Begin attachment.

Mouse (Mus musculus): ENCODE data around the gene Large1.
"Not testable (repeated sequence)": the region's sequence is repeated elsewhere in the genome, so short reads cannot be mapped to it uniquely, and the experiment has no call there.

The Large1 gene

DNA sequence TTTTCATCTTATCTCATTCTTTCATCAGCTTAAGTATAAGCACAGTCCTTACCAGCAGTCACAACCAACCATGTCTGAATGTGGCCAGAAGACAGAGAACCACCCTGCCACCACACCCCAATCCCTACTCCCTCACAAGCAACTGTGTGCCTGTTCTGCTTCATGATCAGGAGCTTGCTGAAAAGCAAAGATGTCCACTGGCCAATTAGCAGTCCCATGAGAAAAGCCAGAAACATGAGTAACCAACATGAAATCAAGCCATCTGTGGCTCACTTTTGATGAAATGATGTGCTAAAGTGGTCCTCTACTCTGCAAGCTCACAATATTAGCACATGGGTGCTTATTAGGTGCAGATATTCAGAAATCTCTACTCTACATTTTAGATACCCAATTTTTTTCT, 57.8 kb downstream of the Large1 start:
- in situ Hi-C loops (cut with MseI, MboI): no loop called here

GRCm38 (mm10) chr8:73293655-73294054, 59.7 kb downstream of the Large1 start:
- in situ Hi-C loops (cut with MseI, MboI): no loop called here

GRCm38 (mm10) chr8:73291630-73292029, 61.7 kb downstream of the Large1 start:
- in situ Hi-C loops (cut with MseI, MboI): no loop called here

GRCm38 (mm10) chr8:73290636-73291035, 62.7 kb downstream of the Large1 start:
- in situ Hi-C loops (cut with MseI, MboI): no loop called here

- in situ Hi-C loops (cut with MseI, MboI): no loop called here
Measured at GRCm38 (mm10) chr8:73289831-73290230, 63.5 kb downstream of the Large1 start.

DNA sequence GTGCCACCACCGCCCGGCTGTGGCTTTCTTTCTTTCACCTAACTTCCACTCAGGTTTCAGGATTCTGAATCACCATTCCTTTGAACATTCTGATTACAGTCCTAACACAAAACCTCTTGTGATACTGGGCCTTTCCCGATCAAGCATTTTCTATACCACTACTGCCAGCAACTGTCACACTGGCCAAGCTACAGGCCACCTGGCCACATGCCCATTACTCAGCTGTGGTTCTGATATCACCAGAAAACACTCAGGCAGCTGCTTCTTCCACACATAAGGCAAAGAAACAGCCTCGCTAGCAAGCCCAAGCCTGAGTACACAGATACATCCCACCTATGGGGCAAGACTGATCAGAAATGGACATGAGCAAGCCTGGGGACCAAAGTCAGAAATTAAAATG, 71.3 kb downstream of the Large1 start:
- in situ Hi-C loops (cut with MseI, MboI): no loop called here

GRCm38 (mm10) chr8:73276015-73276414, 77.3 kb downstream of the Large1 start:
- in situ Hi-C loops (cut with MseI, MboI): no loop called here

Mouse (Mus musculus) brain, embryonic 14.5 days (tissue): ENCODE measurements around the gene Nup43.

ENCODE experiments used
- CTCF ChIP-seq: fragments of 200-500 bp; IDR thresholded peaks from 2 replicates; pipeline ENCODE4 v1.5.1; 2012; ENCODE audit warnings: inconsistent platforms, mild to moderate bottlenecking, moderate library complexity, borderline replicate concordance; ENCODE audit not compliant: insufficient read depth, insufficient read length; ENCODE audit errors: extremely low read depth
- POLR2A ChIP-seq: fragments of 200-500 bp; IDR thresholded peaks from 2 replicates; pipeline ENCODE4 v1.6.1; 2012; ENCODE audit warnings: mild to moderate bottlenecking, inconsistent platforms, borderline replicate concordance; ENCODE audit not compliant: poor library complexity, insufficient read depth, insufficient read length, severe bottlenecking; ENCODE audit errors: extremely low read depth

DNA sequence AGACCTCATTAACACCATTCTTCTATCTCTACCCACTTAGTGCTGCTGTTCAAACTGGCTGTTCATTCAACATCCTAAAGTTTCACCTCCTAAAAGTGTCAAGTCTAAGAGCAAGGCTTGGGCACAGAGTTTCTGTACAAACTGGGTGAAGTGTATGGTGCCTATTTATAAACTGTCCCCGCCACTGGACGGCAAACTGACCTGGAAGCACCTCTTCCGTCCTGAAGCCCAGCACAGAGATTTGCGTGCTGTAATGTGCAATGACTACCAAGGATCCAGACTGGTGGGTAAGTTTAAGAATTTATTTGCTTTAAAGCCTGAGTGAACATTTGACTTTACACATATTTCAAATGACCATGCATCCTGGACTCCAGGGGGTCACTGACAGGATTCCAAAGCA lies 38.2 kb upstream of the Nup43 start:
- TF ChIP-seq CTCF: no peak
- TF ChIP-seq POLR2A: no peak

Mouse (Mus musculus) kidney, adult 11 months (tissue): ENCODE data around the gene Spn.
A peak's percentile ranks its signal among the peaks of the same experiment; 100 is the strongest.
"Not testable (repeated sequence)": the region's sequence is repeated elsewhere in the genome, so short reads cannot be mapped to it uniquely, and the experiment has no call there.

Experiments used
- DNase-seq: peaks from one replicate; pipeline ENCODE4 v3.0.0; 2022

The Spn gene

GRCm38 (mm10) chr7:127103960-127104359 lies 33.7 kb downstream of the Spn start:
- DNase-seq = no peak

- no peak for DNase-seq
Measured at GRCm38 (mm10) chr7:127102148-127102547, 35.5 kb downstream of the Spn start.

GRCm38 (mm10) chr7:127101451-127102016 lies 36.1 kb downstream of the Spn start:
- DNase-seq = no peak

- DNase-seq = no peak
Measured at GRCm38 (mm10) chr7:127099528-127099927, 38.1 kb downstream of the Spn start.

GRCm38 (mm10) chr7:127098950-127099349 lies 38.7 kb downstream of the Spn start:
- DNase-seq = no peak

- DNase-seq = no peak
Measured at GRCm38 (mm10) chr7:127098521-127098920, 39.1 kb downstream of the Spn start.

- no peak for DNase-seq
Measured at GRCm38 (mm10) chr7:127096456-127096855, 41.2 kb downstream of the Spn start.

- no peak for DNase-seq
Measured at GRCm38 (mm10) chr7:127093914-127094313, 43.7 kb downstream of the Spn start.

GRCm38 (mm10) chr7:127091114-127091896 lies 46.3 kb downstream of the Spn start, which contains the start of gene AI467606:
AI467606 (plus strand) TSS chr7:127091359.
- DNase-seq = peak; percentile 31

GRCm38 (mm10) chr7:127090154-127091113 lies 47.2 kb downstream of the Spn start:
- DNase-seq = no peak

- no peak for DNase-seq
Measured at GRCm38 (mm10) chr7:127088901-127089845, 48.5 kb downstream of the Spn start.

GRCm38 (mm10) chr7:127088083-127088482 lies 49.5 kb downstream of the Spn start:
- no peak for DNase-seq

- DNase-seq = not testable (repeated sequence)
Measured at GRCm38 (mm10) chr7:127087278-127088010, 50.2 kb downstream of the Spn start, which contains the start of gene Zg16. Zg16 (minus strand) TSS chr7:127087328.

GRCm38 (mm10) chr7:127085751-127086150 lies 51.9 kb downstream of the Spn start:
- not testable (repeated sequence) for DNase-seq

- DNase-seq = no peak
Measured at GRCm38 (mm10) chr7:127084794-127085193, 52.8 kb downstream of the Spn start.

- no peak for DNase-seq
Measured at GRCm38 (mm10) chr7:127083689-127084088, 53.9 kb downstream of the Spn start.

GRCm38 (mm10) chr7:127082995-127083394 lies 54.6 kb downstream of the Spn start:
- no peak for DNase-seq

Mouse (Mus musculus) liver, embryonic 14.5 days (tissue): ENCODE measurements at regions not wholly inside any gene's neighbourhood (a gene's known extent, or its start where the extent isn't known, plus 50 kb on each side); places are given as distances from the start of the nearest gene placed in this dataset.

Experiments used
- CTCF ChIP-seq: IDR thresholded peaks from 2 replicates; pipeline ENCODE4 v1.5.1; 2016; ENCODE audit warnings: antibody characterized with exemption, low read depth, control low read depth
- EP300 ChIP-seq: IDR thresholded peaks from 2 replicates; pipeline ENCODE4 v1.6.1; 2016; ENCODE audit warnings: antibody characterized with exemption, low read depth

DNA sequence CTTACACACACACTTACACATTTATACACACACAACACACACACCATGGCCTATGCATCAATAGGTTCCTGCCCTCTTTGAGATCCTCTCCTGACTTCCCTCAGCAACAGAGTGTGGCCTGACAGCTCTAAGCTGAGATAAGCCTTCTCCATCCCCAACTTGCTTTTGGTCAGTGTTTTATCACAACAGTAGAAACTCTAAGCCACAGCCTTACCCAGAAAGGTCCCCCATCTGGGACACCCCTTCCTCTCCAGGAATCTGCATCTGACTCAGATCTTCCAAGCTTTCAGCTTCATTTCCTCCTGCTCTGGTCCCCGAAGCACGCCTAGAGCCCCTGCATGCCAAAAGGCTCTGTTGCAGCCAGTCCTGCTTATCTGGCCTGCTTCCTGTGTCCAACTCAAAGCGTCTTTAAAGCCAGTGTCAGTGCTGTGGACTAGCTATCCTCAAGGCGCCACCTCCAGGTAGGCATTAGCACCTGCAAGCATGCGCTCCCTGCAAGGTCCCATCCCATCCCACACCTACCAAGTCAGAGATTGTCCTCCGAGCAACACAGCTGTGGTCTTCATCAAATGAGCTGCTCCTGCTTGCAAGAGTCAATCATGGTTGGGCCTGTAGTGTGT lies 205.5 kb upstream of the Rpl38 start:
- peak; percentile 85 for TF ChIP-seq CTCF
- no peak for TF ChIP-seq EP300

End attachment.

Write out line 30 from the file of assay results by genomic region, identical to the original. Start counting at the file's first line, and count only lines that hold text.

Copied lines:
The Spn gene